But it is also important to look at the signings Ajax has done. Did Jonk have a say in this?
DB: “Of course. Wim was part of the technical heart. The starting point in determining the squad is always “who do you have coming up?”. This helps to determine the gaps we could expect and the positions we needed to fill. And we don’t sign players to broaden the squad or strengthen the bench. We needed players to make Ajax better and that is not always easy with a limited budget. And I think it is great if we buy a player but he is surpassed by a young talent. Fantastic. But you can’t just expect to sell players like Eriksen, Siem de Jong, Vertonghen and Alderweireld and expect four youth players to take their role.”
Jonk didn’t claim this. He complained about the way those decisions were made…
DB: “But I return to what I said earlier. If the director youth development decides to ignore the technical heart meetings, communication is getting hard. Take Daley Sinkgraven. We believe in him. He is still young and a talent still, but he has played a lot of games for Heerenveen already and he came with a price tag. We checked with Jonk and he admitted that Donny van der Beek and Nouri were not yet ready for that spot. We took that advice and decided to fork out the millions for Daley. And now Donny van der Beek is starting to play his games too! Don’t get me wrong, this is a good thing. It’s a luxury.”
Buit Ajax has had a number of failed signings… Why sign Heitinga for 1 mio euros p.a. if you have Veltman and Van der Hoorn?
DB: “For starters, you need 4 center backs. You can play two, but you need to have two players at a good level to take over when needed. Johnny trained really well and added value to the group even if he didn’t play. See him as Andre Ooijer in the past. If he needs to play, he is there. But we do want to give the youngsters the chance to prove themselves.”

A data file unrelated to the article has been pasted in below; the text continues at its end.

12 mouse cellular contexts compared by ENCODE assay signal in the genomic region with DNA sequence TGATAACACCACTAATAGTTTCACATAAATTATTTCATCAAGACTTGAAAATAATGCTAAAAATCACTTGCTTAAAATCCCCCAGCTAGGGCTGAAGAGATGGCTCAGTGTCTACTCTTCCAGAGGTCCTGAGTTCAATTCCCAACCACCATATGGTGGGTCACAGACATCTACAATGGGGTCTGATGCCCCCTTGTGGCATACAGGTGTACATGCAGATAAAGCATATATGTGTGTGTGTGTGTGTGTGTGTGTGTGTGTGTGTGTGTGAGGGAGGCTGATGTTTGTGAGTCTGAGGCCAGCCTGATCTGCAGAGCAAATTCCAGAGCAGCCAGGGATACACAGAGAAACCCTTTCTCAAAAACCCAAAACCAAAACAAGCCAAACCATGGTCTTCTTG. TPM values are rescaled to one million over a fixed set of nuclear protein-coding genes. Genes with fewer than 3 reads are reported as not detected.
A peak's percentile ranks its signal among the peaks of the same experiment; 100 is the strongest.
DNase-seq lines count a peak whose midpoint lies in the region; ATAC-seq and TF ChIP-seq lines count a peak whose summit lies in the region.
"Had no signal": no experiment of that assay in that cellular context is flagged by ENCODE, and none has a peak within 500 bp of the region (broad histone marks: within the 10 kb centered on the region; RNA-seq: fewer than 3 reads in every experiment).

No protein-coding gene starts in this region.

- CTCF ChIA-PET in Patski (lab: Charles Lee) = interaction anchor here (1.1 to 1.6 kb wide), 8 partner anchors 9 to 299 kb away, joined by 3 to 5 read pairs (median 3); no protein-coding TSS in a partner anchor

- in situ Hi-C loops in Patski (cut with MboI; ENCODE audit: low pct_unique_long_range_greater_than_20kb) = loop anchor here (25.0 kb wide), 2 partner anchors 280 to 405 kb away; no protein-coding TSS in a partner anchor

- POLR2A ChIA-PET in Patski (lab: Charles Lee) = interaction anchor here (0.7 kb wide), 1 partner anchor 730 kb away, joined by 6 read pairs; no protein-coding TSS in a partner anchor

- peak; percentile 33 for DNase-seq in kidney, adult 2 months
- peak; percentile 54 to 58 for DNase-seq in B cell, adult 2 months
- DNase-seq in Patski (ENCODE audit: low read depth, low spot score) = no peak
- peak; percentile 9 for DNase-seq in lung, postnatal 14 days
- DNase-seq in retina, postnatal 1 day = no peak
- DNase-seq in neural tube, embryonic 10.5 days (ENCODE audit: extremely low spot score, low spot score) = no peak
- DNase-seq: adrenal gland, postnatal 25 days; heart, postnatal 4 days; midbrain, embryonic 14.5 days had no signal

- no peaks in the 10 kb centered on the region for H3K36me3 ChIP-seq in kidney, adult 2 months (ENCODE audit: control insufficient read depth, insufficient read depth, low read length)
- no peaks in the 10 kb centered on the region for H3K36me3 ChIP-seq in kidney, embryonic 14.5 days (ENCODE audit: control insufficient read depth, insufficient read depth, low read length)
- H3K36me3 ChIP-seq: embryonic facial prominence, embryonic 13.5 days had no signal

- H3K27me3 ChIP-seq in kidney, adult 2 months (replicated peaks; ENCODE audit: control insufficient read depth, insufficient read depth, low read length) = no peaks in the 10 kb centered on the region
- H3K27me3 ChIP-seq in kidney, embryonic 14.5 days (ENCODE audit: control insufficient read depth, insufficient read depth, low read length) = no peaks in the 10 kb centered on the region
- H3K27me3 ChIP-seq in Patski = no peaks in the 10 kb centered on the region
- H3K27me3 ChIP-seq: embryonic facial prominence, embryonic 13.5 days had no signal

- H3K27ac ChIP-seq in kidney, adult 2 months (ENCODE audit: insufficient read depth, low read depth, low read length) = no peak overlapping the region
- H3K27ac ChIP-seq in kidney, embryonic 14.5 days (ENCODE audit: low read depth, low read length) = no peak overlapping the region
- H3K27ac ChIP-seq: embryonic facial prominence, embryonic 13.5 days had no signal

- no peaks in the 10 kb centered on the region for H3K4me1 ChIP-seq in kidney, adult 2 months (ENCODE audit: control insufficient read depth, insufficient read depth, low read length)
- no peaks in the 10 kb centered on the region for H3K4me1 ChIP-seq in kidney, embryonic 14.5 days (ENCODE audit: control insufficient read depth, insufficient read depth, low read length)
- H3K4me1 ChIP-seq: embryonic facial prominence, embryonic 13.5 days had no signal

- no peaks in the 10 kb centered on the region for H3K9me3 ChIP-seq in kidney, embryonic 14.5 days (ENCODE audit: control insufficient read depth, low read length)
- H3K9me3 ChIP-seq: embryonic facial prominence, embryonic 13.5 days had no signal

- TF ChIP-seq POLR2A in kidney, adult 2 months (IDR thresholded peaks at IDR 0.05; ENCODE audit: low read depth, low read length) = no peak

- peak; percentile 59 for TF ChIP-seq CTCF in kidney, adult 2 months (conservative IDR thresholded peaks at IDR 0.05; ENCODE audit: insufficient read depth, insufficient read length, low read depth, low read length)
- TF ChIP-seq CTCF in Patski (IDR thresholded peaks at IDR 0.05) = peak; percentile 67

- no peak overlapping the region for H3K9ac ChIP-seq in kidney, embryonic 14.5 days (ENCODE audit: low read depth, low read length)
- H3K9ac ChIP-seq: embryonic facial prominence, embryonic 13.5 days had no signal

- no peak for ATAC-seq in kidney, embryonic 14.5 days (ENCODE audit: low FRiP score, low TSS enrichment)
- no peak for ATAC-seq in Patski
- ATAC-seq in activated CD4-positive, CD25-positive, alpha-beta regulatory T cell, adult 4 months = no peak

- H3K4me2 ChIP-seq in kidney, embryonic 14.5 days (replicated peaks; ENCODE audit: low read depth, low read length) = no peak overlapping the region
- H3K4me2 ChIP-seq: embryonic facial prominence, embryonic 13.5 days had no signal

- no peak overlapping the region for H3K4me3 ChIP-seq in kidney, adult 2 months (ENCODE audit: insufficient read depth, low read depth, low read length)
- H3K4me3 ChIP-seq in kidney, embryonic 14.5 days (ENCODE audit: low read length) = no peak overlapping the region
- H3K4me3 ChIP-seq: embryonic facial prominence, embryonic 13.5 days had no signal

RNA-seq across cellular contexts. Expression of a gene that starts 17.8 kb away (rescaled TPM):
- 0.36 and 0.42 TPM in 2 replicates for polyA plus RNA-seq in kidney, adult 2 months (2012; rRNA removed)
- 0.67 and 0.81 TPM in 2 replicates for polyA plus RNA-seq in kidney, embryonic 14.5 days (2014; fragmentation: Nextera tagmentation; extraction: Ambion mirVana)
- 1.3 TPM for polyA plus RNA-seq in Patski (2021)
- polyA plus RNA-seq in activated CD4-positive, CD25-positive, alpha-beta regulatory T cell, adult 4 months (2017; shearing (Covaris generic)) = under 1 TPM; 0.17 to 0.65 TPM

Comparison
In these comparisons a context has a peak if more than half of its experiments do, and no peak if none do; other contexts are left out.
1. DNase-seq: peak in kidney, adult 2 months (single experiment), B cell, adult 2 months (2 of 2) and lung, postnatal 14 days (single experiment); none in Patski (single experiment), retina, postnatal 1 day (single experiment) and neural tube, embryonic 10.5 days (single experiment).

Frank de Boer publicly said he would happily share the responsibility for the signings with Marc Overmars. How is that for you?
DB: “The same of course. And I don’t agree with players on the bench being labelled “failures”. It’s silly. Robin van Persie took some time at Arsenal to get into the team. Is Memphis a failure? Of course not… Players like Viergever and Van der Hoorn help to bring the level up but we only can play eleven players. You need a balanced squad. And our aim is to have as many home grown players as possible. The aim used to be for the Youth Academy to supply three new players every season and one player from the partner clubs. This is much to ambitious and puts a lot of stress on the academy. It almost forces the academy to have players move up that actually aren’t ready yet. But you always end up in a situation where you need to sign a player. When Sigthorsson left, our youth strikers weren’t ready. Simple. So we went out to get a player on loan. Sanogo of Arsenal…. Well…that is not a success, I know, but it is the way how we will need to maneuver.”
Two former rightwingers: club legend Mr Ajax Sjaak Swart and rebel Tscheu La Ling
Tscheu La Ling developed a report for Ajax, on the request of Cruyff, and his report says that most signings are done after a quick conversation between Frank de Boer and Marc Overmars?
DB: “That is not correct. I was always present and Wim could have been present too. Even before he formally said he didn’t want to come anymore, he was often absent. Too busy. While those meetings are key for the club. Do you really think Frank makes a list of players and Marc goes out to get them? That whole report Ling made is a preposterous and futile excercise.”